Mosaic artwork extends to the pavements. They show the best scenes from the colorful and dramatic Greek mythology, like Ganymede being flown by an eagle back to Olympus, and of course, Dionysus in a chariot drawn by leopards. Near the House of Dionysus is the House of Theseus and the House of Aion, with their share of mosaic artwork, like Theseus fighting the Minotaur.
Paphos Coastal Boardwalk
As you cruise around the archeological wonders of Paphos, there should be time to drive around and relax. The Coastal Boardwalk is great for strolling along and dining and shopping.
From here, you can walk from Paphos Fort to the Louis Phaethon Beach Resort. In that trail, you can pass the central Kato beaches.
If you need proof that Cyprus is a part of the cradle of civilization, the Archaeological Museum Some of the most significant historical excavations are housed in this museum which has four rooms spanning the Neolithic to Byzantine eras. They have pottery, sculptures, figures and idols, even marble, and items from the House of Dionysus which they secured.
Omodos Village Houses
After savoring the beaches and the history of Cyprus, no European trip would be complete with some cultural immersion. From Paphos, towards the Troodos Mountains, and before the elevation, you will find the charming houses of the Omodos village. This village is surrounded by vineyards that have adhered to the traditional winemaking practice. Sip on a variety of the best Cypriot wines such as Xynisteri. Mavro, and Zivania spirit.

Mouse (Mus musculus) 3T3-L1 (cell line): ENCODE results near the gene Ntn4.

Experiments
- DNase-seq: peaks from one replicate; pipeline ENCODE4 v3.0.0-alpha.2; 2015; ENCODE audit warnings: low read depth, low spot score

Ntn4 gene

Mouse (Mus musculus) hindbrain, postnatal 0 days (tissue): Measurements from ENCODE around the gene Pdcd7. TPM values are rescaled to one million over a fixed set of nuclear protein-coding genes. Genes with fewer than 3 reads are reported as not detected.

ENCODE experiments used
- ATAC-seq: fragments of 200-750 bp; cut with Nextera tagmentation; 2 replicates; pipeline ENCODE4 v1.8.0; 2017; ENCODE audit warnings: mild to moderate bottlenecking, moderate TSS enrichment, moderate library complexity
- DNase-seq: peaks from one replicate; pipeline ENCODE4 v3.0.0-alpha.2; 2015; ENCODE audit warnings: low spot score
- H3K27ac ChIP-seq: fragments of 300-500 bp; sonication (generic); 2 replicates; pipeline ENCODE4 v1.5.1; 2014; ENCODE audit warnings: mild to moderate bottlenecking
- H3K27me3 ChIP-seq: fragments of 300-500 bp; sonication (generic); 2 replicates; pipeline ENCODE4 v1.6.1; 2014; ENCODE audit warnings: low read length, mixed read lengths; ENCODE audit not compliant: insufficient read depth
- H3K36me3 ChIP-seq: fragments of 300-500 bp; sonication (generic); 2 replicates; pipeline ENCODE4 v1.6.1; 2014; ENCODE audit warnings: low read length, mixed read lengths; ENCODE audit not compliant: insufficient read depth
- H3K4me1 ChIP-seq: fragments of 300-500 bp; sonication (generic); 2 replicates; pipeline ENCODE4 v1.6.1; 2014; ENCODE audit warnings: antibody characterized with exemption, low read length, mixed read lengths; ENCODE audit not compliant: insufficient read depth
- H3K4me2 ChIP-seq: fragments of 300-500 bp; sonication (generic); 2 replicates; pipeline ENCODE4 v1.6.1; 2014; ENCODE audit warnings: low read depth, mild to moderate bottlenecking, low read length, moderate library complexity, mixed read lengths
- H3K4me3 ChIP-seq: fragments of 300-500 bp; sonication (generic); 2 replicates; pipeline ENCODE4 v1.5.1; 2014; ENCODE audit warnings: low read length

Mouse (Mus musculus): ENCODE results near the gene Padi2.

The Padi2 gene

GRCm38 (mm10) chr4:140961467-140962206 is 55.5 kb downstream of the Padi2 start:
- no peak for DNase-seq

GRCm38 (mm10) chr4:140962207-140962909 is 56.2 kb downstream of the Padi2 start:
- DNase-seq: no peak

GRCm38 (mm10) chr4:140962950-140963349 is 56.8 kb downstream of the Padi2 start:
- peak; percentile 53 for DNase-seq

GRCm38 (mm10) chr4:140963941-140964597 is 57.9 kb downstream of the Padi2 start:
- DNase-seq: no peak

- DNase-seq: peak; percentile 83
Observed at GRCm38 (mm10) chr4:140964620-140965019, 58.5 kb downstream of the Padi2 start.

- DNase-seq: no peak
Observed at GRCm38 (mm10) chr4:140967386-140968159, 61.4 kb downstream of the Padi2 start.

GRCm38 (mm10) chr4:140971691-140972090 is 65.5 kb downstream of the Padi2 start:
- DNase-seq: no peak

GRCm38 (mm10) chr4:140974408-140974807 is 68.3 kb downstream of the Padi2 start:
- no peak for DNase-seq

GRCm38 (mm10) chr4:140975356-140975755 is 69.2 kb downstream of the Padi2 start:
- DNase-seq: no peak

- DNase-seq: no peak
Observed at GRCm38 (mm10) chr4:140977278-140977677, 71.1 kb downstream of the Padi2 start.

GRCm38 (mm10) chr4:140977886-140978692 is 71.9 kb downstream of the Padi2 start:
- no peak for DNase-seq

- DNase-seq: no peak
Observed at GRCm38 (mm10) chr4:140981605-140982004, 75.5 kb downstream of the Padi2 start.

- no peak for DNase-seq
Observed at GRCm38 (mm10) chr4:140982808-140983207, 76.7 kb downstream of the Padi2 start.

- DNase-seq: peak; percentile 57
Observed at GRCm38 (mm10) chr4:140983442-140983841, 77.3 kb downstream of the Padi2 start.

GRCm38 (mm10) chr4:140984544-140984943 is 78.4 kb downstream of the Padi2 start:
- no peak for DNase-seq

A trip to Cyprus should plot through its capital of Nicosia.
There are dozens of museums in Cyprus, but there is a reason why this one is at the center of the capital. They have the most comprehensive collection of artifacts gathered in the region from prehistoric (Neolithic) to the treasures of the Byzantine era. With over a dozen rooms of artifacts and artwork--it is a spectacular visual time capsule of the island’s different eras.
A famous tourist attraction immortalized in the book “Bitter Lemons of Cyprus” is Bellapais.
The village is lifted from a postcard, with the old white-washed cottages on the hillside with the centerpiece being the ruins of Bellapais Abbey. The old Augustinian monastery has carved arches giving that otherworldly feel and takes a somber yet calming tone.
Ayia Napa Nightlife
If you think you’ll skip Cyprus because it has nothing but ruins and old castles aside from the beaches, then you are missing out on one of the Mediterranean’s premier party places. Ayia Napa is home to one of the best bar scenes in Europe itself. They have a Central Party District (CPD) which ensures a wild night all-year round even outside the peak season. The CPD features Ayias Mavris Street, you can’t miss it since it’s virtually a neon city.
Quality entertainment with bands at places like Square Bar and specialty drinks at Eden give it a carnival-festival feel, similar to those in Rio or Louisiana.
Ayia Napa is a coastal town, and if you want to party with that island feel, go to the beach bars instead of the CPD. The bars here are not all blaring dance beats and techno music, since they have a more laid-back feel. Load up on brews amid the golden sands and the waves, enjoy live music performances with chill tunes. Makronissos Beach and Nissi Bay Beach have numerous choices, and they also offer tasty cuisine during the day. Ayia Napa is a destination in itself.